'Good' cholesterol's heart benefits challenged

Having naturally high levels of "good" cholesterol doesn't lower the risk of heart attacks as believed.

Drugs to raise HDL can't be assumed to reduce heart attack risk

Having naturally high levels of "good" cholesterol doesn't lower the risk of heart attacks as believed.

LDL cholesterol is referred to as "bad" cholesterol because when there's too much, it promotes the build-up of plaque in artery walls.

HDL cholesterol is known as "good" cholesterol because higher concentrations have been associated with lower risk of heart attacks in observational studies.

Tests suggested about 2.6 per cent of the population was genetically predisposed to have higher concentrations of HDL cholesterol in their blood. (Jose Leiva/Sun Journal/Associated Press)

The hoped for benefits of increasing high-density lipoprotein or HDL cholesterol for lowering heart attack risk haven't panned out in randomized trials of experimental drugs.

According to conventional wisdom, those who inherit genetic variants for higher HDL levels should have lower cardiovascular risk. When researchers tested 116,000 people, they found 2.6 per cent of them were genetically predisposed to have higher concentrations of HDL.

These people did have higher levels of HDL, but there was no evidence that they actually enjoyed a lower susceptibility to heart attack, also called myocardial infarction.

"Some genetic mechanisms that raise plasma HDL cholesterol do not seem to lower risk of myocardial infarction," Dr. Sekar Kathiresan of Harvard Medical School in Boston and his co-authors concluded in Thursday's issue of the medical journal The Lancet.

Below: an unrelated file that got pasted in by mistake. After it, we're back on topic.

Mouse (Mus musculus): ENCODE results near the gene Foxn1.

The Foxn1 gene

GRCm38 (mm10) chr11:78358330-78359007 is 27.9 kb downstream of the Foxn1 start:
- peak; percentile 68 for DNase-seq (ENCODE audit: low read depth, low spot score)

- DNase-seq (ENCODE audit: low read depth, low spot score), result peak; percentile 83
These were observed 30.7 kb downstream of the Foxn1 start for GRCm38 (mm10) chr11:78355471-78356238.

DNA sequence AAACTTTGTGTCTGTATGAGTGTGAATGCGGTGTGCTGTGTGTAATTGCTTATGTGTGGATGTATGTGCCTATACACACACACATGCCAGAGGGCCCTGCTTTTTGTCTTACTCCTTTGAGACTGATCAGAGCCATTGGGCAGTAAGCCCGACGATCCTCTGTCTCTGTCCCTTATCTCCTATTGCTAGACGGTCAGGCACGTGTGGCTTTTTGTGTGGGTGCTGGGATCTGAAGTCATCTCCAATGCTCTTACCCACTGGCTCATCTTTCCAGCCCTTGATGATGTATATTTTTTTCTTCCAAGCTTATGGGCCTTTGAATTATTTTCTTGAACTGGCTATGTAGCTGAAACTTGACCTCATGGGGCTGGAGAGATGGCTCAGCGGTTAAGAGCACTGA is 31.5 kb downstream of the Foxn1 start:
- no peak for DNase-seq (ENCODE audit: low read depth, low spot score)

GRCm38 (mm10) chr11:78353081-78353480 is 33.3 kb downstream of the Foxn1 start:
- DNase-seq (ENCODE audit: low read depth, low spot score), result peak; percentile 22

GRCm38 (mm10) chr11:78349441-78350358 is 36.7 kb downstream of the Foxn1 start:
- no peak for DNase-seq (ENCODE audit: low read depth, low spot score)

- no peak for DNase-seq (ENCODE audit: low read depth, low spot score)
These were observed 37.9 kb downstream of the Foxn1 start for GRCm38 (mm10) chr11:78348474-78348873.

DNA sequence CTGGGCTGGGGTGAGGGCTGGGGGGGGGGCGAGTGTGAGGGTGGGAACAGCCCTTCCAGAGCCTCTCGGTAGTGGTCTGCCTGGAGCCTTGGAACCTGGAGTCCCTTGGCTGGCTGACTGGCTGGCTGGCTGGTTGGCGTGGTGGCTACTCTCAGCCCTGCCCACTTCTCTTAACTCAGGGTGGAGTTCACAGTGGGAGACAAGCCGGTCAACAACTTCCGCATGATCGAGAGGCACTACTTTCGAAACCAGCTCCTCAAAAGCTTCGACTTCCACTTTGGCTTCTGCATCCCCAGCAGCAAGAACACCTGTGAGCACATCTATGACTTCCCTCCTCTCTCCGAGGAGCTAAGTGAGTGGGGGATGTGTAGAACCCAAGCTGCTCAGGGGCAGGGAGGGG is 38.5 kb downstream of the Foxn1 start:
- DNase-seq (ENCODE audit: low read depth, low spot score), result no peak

"If an intervention such as a drug raises HDL cholesterol, we cannot automatically assume that risk of myocardial infarction will be reduced."

Heart-healthy lifestyle

The findings refute the thinking that low HDL plays a causal role in heart disease, Steve Humphries and his colleagues of University College London in the UK said in a journal commentary.

The observation from the genetic analysis "calls into question whether raising of HDL cholesterol therapeutically would translate into the expected clinical benefit," the commentators said.

Eating foods such as walnuts, almonds and salmon seems to help cholesterol levels.

The vitamin niacin was also proposed as a way of raising HDL but a U.S.-government funded trial into it was stopped early last year when those taking it showed no reduction in heart attacks and strokes.

The British Heart Foundation said the relationship between HDL and heart attack risk is complex and more research is needed to understand how it interacts with other risk factors.

"What we do know is that having too much harmful cholesterol in your blood can increase your risk of getting cardiovascular disease," said Shannon Amoils, the group's research advisor.

"A healthy lifestyle is vital to improve your overall cholesterol levels and protect your heart. Cutting down on fatty and sugary foods, as well as reducing the amount of alcohol you drink, will all have a beneficial effect on your heart health."

Many of the authors have received grants or are employed by pharmaceutical companies selling medications to lower LDL cholesterol levels.